OPTIMIZE YOUR WEBSITE FOR SPEED
While this phenomenon isn’t disconcerting at first glance, the impact it has on performance and maintainability is awful. Add in aging devices, bandwidth restrictions, or slow speeds in general and we have a much bigger problem.
Thankfully, we have control over not only our file sizes, but also how our pages are rendered in the browser. This sort of control gives web developers like ourselves a chance to help ease this problem, and optimize our code for better performance in the process.
THINKING MODULAR IS THE FIRST STEP
Modular code typically adds bloat in the form of more options. Here, we want to think modular in terms of combining as many common pieces of our code as possible. If we can combine two CSS classes into one and use less code to provide the same result, we should.
There are also quite a few SEO and UX benefits to be had by taking the time to look at our code. Not to mention, decreasing file sizes by optimizing our code for better performance has the added bonus of decreasing our bandwidth costs as hosts, and decreases bandwidth usage (think ISP/cellular data caps) on the user level as well.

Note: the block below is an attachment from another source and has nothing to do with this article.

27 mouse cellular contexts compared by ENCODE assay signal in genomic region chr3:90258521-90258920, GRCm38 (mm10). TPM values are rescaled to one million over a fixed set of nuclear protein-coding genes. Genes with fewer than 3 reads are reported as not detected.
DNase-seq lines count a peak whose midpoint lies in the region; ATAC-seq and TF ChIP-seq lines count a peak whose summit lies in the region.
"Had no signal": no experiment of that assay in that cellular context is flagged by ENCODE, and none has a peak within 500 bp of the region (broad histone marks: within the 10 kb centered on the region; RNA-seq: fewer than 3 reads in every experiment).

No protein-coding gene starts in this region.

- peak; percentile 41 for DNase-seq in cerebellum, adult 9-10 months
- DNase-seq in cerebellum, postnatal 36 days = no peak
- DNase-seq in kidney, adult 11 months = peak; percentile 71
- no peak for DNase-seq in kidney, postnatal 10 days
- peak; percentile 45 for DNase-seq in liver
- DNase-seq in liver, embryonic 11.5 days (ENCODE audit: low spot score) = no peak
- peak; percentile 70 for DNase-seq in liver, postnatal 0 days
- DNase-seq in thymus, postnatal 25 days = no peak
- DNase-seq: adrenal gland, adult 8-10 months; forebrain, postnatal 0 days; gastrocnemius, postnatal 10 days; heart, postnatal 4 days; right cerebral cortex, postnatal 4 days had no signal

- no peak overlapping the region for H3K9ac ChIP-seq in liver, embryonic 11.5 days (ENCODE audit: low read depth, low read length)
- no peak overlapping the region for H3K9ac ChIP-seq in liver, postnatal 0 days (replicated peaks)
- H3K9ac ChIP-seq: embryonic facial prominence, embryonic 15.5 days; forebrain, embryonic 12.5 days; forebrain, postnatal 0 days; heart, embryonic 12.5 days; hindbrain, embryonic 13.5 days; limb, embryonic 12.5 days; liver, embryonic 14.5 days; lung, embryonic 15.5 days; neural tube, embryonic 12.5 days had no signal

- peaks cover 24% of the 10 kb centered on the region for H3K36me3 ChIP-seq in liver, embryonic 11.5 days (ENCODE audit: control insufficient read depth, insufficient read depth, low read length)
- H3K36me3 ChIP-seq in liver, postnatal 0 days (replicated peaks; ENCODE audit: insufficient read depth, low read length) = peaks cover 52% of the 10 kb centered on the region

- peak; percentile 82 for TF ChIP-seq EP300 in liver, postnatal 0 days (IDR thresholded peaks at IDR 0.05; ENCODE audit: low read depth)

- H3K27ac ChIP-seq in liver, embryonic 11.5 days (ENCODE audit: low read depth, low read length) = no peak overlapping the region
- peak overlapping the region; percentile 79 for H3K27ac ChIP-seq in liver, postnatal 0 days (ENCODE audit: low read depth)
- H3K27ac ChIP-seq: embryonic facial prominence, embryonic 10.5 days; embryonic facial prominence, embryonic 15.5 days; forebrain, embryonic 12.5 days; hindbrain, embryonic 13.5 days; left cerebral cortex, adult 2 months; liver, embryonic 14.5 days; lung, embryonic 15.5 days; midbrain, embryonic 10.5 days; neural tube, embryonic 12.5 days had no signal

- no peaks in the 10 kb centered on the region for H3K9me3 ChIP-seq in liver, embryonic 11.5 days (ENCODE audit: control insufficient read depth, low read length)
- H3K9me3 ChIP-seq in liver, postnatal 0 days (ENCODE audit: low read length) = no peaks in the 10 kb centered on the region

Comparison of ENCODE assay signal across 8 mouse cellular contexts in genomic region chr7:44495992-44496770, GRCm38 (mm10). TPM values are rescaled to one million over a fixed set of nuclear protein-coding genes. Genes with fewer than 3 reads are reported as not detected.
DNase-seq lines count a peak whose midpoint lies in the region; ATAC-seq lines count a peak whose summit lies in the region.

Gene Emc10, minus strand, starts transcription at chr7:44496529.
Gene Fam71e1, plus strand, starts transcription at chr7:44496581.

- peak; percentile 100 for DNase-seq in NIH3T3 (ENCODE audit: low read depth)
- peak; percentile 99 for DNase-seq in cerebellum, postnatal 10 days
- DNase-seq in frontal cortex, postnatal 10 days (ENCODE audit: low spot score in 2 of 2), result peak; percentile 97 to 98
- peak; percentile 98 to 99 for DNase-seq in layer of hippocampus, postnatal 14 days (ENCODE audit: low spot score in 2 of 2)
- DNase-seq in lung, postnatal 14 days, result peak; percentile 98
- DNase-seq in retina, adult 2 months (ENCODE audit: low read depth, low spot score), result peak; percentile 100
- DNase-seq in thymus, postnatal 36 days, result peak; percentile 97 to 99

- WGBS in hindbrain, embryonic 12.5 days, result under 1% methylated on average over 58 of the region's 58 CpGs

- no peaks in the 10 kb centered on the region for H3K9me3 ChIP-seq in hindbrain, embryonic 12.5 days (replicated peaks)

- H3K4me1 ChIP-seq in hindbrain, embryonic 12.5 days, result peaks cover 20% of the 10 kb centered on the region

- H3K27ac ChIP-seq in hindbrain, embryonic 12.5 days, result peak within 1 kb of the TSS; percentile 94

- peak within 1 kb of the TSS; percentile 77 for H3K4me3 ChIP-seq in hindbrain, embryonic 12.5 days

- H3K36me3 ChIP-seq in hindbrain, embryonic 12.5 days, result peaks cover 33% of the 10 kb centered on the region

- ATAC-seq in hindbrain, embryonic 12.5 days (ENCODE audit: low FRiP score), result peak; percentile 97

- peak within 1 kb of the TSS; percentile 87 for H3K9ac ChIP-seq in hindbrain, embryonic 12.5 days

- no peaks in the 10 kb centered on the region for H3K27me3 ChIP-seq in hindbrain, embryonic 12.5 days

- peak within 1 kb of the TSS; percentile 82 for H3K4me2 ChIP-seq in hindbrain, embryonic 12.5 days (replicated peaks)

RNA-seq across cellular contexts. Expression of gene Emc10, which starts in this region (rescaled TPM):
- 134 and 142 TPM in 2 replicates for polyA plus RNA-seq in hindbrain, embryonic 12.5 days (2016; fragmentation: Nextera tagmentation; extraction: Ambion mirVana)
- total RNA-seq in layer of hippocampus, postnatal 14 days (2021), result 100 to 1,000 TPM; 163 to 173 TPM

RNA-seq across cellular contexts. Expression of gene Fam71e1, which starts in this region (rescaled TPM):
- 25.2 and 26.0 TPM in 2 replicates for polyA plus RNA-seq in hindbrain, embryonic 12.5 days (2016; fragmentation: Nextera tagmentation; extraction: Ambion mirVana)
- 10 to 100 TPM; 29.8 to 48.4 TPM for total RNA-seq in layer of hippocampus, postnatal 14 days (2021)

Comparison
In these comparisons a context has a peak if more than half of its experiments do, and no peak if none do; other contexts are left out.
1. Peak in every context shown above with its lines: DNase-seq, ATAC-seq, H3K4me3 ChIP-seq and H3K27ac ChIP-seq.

WRITE SMARTER, MORE READABLE CODE
KEEP HTML VERY SIMPLE
In keeping with our goal to write leaner CSS selectors and keep bloat to a minimum, writing efficient HTML should also be a priority.
CSS resets often target all common elements and enforce resetting styling on them. So even if you aren’t targeting that extra div, it’s likely still slowing things down by having to have its padding and margin reset at a minimum. Typically, an extra div or two wen’t really hurt anything though. Only when you start ending up with dozens of them do things get crazy. With the introduction of more elements into the HTML5 spec, we also have much more flexibility in this area as well.
When optimizing our code, we have to not only think about file sizes but also consider how it will be read; either by browsers or even other humans. Mobile use should also be taken into consideration, with many service providers enforcing very constraining data caps these days.